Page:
The mother of the teen Kylen Gregory said he fatally shot in 2016 said she has mixed feelings about a judge’s ruling to return the defendant’s case to adult court, where he has been sentenced to several years in prison.
“I’m happy that he’s going to serve as an adult,” Jessica Combs said of Gregory, who last year told jurors he shot her son, Ronnie Bowers, when both were 16. “But the adult sentence was just a slap on the wrist.”
Montgomery County Juvenile Court Judge Anthony Capizzi ruled late Wednesday afternoon the case of Gregory, 19, should return to adult court, in part, because “this court does not feel that 15 months is sufficient time to rehabilitate the defendant in the juvenile justice system…”
Keeping the case in the juvenile system would have freed Gregory in March of 2021, when he turns 21. In adult court, Common Pleas Court Judge Dennis Langer sentenced him to to 11 years minus time served.
The case returned to juvenile court because Gregory was not convicted of murder, a charge that prompted the transfer to adult court.
Gregory has been in juvenile detention since just hours after Bowers, a Fairmont High School student called an innocent bystander, was shot Sept. 4, 2016, on Willowdale Avenue in Kettering. Gregory has been held on a $1 million bond.
The time remaining for Gregory’s opportunity for rehabilitation before he turns 21 was a key argument Assistant Prosecutor Lynda Dodd made in court and in later filings.
Capizzi made his decision “upon careful review of the available record, including the testimony of the witnesses and all the exhibits from the amenability hearing before this court, and the transcript of the trial before the Montgomery County Court of Common Pleas General Division, the court hereby grants” the state’s motion for transfer, the ruling states.
County Prosecutor Mat Heck Jr. called the ruling “appropriate. We are pleased that the juvenile court judge transferred the defendant and re‐imposed the 11‐year sentence.”
Attempts to reach defense attorneys late Thursday afternoon were unsuccessful.
Capizzi’s ruling came after a hearing in October and more than a year after a jury convicted Gregory of reckless homicide in the fatal shooting of Bowers. Gregory had said he didn’t know Bowers and had no dispute with him.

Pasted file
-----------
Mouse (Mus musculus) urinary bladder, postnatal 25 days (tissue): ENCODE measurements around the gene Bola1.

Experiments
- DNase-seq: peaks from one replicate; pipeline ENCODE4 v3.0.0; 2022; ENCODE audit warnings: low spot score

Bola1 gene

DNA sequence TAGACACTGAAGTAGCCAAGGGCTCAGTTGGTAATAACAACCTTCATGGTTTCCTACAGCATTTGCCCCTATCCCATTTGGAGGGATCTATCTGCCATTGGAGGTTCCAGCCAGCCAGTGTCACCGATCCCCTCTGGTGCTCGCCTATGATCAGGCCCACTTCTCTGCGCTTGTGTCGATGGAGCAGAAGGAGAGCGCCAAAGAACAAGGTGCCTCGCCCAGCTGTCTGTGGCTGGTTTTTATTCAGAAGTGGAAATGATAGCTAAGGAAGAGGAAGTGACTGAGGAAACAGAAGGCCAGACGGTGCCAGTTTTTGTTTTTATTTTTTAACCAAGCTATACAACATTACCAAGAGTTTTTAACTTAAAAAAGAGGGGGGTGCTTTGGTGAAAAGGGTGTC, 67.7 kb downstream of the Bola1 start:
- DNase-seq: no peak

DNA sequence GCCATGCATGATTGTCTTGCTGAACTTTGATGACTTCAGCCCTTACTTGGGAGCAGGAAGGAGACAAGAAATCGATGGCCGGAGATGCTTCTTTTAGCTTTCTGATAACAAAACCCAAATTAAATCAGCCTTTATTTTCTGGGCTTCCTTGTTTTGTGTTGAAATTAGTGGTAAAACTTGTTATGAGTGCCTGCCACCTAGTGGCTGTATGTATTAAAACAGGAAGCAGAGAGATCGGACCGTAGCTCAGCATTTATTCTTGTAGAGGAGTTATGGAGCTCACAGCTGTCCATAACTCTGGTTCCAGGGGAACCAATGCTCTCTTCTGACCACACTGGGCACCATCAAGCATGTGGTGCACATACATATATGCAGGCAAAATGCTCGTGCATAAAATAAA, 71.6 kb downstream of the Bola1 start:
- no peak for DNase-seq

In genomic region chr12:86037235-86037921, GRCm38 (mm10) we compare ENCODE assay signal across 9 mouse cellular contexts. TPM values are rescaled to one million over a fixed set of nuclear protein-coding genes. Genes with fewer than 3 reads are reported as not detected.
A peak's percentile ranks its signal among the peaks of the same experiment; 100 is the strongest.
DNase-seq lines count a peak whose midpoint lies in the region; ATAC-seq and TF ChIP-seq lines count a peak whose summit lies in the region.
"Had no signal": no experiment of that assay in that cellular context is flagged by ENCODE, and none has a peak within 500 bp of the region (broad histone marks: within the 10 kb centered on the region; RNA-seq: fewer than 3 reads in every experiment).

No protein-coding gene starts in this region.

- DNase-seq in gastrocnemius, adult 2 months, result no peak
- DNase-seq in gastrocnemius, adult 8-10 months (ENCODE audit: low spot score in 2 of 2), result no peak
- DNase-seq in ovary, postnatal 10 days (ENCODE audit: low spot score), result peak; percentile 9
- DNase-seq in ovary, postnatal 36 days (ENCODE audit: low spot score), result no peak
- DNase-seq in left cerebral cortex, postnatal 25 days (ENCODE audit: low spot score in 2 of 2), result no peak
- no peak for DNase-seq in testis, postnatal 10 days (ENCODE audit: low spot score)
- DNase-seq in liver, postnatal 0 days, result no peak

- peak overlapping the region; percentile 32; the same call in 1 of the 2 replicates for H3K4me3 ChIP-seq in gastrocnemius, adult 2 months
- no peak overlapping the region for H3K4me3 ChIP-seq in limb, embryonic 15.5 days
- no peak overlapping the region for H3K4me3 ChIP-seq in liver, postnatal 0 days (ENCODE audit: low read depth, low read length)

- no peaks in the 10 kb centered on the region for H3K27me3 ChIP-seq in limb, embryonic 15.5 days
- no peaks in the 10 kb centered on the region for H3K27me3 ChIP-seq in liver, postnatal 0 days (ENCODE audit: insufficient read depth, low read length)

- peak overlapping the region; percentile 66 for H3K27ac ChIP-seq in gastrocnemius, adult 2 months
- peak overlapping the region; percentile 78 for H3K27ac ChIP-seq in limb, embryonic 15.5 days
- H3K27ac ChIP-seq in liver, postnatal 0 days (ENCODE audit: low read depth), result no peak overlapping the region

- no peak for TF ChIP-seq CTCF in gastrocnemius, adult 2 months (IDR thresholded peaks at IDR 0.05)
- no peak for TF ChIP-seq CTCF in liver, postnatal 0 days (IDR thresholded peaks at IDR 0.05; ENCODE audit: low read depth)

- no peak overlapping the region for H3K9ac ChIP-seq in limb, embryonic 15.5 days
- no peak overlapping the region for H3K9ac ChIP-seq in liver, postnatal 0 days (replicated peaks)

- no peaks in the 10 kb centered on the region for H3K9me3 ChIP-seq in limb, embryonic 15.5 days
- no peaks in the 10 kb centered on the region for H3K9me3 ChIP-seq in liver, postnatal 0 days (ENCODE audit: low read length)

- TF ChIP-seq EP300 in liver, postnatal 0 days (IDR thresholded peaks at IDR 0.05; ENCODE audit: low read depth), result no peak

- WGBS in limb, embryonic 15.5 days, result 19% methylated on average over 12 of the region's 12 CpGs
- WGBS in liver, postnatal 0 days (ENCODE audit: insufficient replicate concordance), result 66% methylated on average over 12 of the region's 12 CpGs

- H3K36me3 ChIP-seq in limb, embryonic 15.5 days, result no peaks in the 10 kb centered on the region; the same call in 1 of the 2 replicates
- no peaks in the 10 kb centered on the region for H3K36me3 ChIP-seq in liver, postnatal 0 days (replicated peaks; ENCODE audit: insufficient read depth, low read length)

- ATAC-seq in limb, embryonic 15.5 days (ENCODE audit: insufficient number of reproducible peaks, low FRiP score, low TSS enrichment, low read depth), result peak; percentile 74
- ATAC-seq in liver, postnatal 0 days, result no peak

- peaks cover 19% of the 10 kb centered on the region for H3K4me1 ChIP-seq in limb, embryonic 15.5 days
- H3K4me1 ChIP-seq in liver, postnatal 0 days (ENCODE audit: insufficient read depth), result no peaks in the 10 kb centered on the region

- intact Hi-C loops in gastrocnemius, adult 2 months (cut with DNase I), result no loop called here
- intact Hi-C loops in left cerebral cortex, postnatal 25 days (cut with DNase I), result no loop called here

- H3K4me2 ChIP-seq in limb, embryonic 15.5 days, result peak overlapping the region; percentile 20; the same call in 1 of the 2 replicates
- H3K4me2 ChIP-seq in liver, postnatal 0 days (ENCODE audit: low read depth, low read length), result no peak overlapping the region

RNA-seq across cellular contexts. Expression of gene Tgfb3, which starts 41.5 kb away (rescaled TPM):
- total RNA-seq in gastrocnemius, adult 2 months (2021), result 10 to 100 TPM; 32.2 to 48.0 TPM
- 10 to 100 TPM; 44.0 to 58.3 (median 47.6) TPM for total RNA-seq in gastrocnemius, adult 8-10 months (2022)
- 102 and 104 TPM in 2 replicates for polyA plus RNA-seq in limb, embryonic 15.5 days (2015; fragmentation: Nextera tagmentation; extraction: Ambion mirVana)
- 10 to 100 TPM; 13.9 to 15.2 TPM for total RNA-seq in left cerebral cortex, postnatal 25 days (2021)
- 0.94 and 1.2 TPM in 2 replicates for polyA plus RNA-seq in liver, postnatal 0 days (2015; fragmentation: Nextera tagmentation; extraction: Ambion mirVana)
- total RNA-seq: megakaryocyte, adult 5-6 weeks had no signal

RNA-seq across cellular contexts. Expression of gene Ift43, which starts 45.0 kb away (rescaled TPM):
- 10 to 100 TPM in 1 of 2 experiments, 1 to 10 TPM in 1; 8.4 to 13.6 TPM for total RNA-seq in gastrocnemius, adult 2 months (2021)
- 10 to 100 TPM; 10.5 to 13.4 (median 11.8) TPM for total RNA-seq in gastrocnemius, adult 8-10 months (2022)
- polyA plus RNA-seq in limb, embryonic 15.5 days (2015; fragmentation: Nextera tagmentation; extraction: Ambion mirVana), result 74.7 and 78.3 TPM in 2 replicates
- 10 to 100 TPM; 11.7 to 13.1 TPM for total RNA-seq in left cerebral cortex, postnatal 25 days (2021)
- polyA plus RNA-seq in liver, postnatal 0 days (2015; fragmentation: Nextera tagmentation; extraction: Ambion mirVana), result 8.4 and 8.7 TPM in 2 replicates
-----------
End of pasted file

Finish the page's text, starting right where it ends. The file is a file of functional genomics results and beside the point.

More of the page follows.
The shooting was Kettering’s first gun-related homicide since 2007. It followed an earlier dispute at AlterFest that involved neither the defendant nor the victim, court witnesses said.
Bowers was with three friends at AlterFest when they were approached by a group that included Gregory — who said he was armed with a stolen, loaded gun — and four others, court records show. One teen in Gregory’s group had a “beef” with one of Bowers’ friends, witnesses testified.
Bowers and his friends sensed trouble and left AlterFest to avoid a confrontation, and Gregory’s group followed them to the victim’s car parked on Willowdale, court witnesses said.
After a series of hearings, Capizzi transferred the case to adult court in July 2017.
At his trial in adult court in November 2018, Gregory testified he — without provocation from Bowers — aimed a loaded gun and fired at the victim’s car on Willowdale as Bowers sought to flee a confrontation.
Authorities said the shot hit Bowers in the head as he was sitting in the driver’s seat, and two days later he died from the wound.
In adult court, Gregory was indicted on two counts of murder, five counts of felonious assault and other charges. The jury found him guilty of reckless homicide and a gun-related charge, but was deadlocked on the felonious assault counts.
Facing a retrial on the felonious assault charges, Gregory this past spring pleaded guilty in a deal that came with a lighter sentence than he would have faced if convicted by a jury.
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